It was something of a surprise to see that for his Boston debut, pianist Vadym Kholodenko — the 2013 Van Cliburn Gold Medalist — had programmed mostly small-scale music characterized by elegance and restraint. But in his Celebrity Series recital, Kholodenko’s huge dynamic range and questing sensibility enlarged even the smallest works to epic proportions. The results were imposing, if not consistently musical.
His curtain-raiser was the magnificent Handel Chaconne in G. This is grand music, and Kholodenko played it with heraldic vigor. But there was too little color or dynamic variety, and the tone at forte had a strident edge.
A similar tonal stridency was evident in Mozart’s winsome Rondo in D (K. 485). Kholodenko often began phrases quietly only to shift abruptly to a declamatory forte mid-phrase. The gesture might have worked better in a larger space, but within the intimate Pickman Hall, the effect was often hectoring. Even so, it was hard not to admire his dazzling scales and rhythmic deftness.
There was even more to admire in the second Mozart Rondo on the program, the great
A Minor (K. 511). Here, Kholodenko’s outsize dynamic range and febrile dramatic intensity amplified the tragic weight of this visionary music. Best, in the first half, was the Beethoven Sonata in G (Op. 14, No. 2), in which the pianist tempered bold muscularity with pastoral elegance. This is one of Beethoven’s loveliest sonatas, and Kholodenko’s measured tempos allowed its capricious rhythms to speak with easy grace.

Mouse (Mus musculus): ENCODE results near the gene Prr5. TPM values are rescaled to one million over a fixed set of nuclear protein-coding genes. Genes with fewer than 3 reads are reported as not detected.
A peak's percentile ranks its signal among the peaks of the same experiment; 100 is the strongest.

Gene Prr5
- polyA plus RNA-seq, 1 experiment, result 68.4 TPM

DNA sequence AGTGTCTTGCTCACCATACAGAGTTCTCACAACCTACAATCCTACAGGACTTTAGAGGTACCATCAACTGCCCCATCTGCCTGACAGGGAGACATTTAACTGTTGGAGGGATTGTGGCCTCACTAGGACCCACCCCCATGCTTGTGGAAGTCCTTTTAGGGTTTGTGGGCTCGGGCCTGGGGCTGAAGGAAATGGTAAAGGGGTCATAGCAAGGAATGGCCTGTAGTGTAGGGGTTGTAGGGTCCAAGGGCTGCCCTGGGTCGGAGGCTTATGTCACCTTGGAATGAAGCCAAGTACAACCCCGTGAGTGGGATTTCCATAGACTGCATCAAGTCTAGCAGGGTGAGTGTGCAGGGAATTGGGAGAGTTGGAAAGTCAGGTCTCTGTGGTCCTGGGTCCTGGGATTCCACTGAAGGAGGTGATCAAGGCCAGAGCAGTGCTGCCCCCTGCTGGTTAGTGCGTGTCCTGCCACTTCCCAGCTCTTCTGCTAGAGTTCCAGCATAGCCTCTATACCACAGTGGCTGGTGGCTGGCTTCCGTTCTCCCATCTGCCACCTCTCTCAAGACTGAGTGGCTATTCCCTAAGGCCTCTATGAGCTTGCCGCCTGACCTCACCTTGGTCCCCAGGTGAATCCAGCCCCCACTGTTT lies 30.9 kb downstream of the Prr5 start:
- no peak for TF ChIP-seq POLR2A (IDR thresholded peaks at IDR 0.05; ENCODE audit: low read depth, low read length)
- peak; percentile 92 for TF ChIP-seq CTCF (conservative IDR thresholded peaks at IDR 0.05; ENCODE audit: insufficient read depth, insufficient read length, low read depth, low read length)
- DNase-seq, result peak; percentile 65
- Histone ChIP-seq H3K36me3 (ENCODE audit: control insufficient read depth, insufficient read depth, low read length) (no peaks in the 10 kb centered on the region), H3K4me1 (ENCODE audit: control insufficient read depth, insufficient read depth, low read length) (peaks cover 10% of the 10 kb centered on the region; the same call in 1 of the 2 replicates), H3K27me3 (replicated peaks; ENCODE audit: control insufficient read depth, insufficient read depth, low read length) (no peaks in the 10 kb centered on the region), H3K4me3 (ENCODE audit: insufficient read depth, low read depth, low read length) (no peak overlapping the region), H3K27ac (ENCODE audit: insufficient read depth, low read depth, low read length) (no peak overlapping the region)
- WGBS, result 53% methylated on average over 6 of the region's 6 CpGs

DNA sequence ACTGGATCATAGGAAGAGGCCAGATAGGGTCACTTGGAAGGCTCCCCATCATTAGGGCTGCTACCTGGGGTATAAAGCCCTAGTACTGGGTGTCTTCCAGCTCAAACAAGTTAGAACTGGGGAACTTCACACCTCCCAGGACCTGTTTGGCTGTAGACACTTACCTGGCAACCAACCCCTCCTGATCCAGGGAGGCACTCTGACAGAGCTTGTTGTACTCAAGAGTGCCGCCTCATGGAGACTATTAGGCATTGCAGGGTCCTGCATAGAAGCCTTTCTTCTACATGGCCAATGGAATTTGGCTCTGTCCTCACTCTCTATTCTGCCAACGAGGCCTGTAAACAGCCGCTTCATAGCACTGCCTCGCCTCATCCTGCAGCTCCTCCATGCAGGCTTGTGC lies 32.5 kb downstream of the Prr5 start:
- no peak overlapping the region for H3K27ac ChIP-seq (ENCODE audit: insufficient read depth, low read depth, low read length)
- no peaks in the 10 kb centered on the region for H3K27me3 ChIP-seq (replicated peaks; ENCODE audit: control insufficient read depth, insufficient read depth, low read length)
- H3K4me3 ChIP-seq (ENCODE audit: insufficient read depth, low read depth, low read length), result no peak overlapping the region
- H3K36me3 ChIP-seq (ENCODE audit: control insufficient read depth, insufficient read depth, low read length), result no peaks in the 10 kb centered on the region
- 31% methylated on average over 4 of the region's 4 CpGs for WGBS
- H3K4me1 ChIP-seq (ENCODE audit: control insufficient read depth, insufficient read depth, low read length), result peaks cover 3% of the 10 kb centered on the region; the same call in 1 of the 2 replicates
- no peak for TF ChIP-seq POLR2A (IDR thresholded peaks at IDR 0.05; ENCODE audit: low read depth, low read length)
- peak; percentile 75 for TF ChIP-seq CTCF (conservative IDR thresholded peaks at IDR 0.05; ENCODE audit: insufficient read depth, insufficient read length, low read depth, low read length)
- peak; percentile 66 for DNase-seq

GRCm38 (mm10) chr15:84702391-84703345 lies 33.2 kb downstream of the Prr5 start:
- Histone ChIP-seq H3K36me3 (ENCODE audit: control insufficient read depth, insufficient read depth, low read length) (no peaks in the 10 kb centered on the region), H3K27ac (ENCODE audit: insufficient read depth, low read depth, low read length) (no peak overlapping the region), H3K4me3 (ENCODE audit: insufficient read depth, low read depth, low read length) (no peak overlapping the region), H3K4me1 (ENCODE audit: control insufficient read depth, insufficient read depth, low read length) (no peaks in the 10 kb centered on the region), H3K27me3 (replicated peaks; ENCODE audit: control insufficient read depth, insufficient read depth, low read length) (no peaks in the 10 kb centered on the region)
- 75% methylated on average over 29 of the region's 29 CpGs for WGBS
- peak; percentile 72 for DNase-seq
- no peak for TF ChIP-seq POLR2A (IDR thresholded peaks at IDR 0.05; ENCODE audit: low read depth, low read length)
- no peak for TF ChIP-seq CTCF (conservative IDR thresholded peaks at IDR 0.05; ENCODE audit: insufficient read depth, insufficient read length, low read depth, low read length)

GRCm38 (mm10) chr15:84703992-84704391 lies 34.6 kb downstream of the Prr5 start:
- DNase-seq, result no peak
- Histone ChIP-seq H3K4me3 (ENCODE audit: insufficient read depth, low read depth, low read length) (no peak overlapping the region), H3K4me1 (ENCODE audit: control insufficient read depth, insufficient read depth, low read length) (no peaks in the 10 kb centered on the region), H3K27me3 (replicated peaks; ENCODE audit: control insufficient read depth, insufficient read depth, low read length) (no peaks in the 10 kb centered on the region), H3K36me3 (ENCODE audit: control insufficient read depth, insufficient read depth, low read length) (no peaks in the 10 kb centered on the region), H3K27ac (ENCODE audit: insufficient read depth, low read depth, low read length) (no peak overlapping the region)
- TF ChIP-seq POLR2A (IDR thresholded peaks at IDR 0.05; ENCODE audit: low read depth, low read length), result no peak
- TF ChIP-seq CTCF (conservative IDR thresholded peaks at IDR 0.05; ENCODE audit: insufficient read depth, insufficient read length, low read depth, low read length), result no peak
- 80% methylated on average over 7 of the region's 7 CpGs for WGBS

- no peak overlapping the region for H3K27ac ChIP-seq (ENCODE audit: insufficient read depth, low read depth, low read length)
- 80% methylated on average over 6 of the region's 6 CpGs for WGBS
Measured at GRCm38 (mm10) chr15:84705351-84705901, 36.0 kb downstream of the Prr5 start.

In an array of Debussy miniatures on the second half, Kholodenko produced a prismatic array of colors that I had missed earlier. In “Children’s Corner,” his tone was a miracle of floating refinement. “The Snow Is Dancing” evanesced into nothingness; “Jimbo’s Lullaby” had a magically melancholic poise. Only “Golliwogg’s Cakewalk,” a little too slow, failed to take wing.
He savored the quirky nuances of Debussy’s boundlessly inventive second book of “Images.” If the moon shone a bit too brightly in “Et la lune descend sur le temple qui fut,” the wriggling arpeggios at the close of “Poissons d’or” were gritty and fluid, brilliantly merging fish with water.
Balakirev’s barnburner, “Islamey,” seemed to make for an incongruous closer. A concession to competition-winning pyrotechnics? Not at all. Kholodenko’s ardent lyricism and textural transparency made what can seem a garish showpiece sound like an experimental tone poem. It was playing of musical integrity and, finally, enormous excitement.Seth Herbst can be reached at firstname.lastname@example.org.